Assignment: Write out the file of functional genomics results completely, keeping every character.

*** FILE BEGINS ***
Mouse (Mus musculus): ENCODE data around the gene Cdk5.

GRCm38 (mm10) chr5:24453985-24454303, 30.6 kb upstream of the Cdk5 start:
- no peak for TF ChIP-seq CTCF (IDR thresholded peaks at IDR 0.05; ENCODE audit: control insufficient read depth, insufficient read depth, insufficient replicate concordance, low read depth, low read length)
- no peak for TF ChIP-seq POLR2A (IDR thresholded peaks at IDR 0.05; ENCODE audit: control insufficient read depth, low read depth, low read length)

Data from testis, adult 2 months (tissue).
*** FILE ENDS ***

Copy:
Mouse (Mus musculus): ENCODE data around the gene Cdk5.

GRCm38 (mm10) chr5:24453985-24454303, 30.6 kb upstream of the Cdk5 start:
- no peak for TF ChIP-seq CTCF (IDR thresholded peaks at IDR 0.05; ENCODE audit: control insufficient read depth, insufficient read depth, insufficient replicate concordance, low read depth, low read length)
- no peak for TF ChIP-seq POLR2A (IDR thresholded peaks at IDR 0.05; ENCODE audit: control insufficient read depth, low read depth, low read length)

Data from testis, adult 2 months (tissue).